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Written by Eugene
There is one little known story from my childhood that vividly illustrates the value of compassion. I was about twelve years old riding in the back seat of my father's station wagon on one of our long trips home to Valley Stream from Stony Brook. I don't remember why I was alone except for my parents, but I was. This provided me the opportunity for some standard adolescent mischievousness.

There was a bag on the floor, which contained some documents from a recent Marriage Encounter retreat weekend my parents had attended. I knew I should not have, but my curiosity got the best of me, and I began to peruse the papers. I came across an exercise that my father had completed. The objective was to list all of your children and jot down the most memorable experience you had of them.

Of course, I jumped right to my name and I was quite pleased to see that my father had simply written down something about fishing with me. That meant a lot to me as I also deeply cherished those memories.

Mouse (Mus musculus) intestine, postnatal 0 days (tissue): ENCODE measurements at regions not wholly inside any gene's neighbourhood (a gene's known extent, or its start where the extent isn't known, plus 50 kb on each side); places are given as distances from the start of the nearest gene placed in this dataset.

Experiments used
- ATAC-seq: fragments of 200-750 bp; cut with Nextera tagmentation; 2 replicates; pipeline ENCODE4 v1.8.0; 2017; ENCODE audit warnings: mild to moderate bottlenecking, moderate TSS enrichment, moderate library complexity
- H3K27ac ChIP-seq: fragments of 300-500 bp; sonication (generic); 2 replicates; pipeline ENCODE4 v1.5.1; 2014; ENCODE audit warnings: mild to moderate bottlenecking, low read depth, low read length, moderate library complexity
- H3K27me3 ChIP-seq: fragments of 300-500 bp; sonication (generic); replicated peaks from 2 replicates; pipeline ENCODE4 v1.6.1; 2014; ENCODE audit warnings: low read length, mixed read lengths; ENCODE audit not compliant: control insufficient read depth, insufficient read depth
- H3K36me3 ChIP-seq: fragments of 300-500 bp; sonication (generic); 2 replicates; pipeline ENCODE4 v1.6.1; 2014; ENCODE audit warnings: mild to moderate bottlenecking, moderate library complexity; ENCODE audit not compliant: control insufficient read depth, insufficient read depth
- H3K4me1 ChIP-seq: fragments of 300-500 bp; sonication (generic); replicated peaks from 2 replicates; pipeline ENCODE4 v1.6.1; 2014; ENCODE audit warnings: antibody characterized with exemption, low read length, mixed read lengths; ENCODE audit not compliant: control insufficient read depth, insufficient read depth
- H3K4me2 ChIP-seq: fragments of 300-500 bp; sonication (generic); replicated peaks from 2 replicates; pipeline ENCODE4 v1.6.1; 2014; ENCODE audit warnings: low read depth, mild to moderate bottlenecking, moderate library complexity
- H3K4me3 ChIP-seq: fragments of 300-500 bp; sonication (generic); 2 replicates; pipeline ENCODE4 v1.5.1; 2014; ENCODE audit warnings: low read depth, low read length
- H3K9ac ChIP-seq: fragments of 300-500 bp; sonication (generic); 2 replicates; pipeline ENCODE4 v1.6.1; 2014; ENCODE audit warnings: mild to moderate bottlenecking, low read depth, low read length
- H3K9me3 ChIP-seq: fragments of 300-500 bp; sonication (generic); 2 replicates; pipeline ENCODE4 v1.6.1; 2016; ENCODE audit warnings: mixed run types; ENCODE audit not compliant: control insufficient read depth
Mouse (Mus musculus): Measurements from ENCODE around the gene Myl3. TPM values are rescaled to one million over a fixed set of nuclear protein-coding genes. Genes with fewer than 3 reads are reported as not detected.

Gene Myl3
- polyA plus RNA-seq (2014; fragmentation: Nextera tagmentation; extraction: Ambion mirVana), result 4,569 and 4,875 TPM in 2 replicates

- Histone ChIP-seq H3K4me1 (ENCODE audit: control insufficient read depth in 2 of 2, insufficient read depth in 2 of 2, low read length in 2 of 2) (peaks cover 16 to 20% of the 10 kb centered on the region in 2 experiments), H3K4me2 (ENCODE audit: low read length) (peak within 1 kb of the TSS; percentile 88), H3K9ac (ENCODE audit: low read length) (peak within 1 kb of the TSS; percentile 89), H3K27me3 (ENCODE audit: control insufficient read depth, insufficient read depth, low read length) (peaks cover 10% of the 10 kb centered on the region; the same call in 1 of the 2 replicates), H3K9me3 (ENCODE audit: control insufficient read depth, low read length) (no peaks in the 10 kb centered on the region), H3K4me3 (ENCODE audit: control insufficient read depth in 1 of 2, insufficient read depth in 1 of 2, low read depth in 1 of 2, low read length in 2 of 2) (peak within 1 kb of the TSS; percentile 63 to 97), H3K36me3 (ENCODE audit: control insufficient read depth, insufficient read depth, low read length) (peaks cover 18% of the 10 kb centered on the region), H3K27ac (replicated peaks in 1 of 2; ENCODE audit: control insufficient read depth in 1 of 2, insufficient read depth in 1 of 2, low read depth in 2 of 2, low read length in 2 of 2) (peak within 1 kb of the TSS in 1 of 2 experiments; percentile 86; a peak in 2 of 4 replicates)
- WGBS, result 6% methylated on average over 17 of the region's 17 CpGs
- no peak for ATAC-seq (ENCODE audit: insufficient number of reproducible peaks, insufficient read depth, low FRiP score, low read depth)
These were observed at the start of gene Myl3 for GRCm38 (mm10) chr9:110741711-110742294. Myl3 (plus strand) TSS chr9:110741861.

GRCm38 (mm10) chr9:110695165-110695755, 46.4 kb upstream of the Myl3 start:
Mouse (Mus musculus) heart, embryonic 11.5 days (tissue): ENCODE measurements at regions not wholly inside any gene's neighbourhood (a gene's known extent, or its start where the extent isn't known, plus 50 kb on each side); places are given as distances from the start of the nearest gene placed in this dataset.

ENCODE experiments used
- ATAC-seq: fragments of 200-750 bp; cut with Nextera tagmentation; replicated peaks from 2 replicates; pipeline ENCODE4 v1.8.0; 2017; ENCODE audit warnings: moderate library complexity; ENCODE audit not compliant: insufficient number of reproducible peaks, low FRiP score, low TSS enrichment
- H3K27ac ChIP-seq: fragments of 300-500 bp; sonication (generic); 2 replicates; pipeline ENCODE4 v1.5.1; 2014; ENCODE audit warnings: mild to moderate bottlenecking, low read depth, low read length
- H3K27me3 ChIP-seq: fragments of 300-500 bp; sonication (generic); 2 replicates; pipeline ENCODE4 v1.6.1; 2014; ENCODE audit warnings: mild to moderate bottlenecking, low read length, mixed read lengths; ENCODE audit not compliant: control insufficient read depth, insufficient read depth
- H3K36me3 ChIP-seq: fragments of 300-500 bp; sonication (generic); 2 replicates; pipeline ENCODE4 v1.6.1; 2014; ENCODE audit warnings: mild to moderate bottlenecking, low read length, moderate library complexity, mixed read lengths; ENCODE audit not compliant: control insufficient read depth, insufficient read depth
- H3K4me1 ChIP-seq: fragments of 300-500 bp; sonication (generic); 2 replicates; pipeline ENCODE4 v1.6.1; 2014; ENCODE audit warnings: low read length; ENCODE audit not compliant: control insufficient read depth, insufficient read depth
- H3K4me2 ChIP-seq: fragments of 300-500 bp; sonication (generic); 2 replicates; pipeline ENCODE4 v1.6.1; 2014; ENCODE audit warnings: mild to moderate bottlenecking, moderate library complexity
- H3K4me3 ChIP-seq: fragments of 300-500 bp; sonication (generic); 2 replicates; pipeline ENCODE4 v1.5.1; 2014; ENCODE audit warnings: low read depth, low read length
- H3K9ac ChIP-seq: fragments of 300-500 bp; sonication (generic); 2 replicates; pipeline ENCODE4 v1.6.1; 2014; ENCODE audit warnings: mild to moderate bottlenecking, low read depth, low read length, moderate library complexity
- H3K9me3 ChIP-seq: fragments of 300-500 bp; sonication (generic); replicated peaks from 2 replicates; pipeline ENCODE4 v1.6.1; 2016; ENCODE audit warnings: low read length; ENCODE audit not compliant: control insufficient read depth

But this was not the entry that made the biggest impact on me. After glancing through the other entries, I came across the name of my brother, Robert. My father went on to write about the time that Robert had caused a serious fire in their home on Brooklyn Avenue while playing with matches. He noted that he did not punish him for this act. Thankfully, no one was hurt, but the fire caused great damage to the house and much of their possessions. This must have been very difficult for my father, who worked very hard for, and cherished, his home. He wrote in this paper; however, about how he knew that Robert had suffered enough by the incident already, and that no further punishment was necessary. Instead he embraced and consoled his son.

Even as a young man I was moved to tears in reading this small note. That feeling of ultimate compassion has remained within me. It is these seemingly insignificant acts that help define who we are.

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Fire in Flatbush home
Fireman fighting the fire at 1128 Brooklyn Ave.
-- 1959 --

The same block 50 years later